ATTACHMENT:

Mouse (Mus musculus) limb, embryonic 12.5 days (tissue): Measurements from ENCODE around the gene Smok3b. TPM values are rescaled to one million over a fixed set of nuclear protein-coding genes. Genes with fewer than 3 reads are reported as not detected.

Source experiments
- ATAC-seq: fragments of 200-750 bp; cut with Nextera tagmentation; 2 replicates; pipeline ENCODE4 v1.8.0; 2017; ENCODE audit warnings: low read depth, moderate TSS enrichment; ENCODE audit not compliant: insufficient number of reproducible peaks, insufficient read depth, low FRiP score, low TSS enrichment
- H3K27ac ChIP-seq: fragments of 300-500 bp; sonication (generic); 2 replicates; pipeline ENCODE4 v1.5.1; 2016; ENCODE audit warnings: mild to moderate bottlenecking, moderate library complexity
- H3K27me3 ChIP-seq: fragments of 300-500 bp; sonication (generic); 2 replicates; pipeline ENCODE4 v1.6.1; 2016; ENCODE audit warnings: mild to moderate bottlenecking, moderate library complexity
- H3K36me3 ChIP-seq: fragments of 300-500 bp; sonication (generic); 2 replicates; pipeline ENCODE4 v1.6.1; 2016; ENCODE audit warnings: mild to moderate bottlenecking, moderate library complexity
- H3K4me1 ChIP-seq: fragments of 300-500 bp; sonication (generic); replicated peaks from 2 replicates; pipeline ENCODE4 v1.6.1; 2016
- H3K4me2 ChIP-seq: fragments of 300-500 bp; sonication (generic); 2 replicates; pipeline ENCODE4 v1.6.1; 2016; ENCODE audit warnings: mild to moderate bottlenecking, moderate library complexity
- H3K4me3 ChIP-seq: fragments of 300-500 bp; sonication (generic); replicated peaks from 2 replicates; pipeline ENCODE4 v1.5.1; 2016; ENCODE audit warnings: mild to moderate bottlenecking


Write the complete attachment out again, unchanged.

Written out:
Mouse (Mus musculus) limb, embryonic 12.5 days (tissue): Measurements from ENCODE around the gene Smok3b. TPM values are rescaled to one million over a fixed set of nuclear protein-coding genes. Genes with fewer than 3 reads are reported as not detected.

Source experiments
- ATAC-seq: fragments of 200-750 bp; cut with Nextera tagmentation; 2 replicates; pipeline ENCODE4 v1.8.0; 2017; ENCODE audit warnings: low read depth, moderate TSS enrichment; ENCODE audit not compliant: insufficient number of reproducible peaks, insufficient read depth, low FRiP score, low TSS enrichment
- H3K27ac ChIP-seq: fragments of 300-500 bp; sonication (generic); 2 replicates; pipeline ENCODE4 v1.5.1; 2016; ENCODE audit warnings: mild to moderate bottlenecking, moderate library complexity
- H3K27me3 ChIP-seq: fragments of 300-500 bp; sonication (generic); 2 replicates; pipeline ENCODE4 v1.6.1; 2016; ENCODE audit warnings: mild to moderate bottlenecking, moderate library complexity
- H3K36me3 ChIP-seq: fragments of 300-500 bp; sonication (generic); 2 replicates; pipeline ENCODE4 v1.6.1; 2016; ENCODE audit warnings: mild to moderate bottlenecking, moderate library complexity
- H3K4me1 ChIP-seq: fragments of 300-500 bp; sonication (generic); replicated peaks from 2 replicates; pipeline ENCODE4 v1.6.1; 2016
- H3K4me2 ChIP-seq: fragments of 300-500 bp; sonication (generic); 2 replicates; pipeline ENCODE4 v1.6.1; 2016; ENCODE audit warnings: mild to moderate bottlenecking, moderate library complexity
- H3K4me3 ChIP-seq: fragments of 300-500 bp; sonication (generic); replicated peaks from 2 replicates; pipeline ENCODE4 v1.5.1; 2016; ENCODE audit warnings: mild to moderate bottlenecking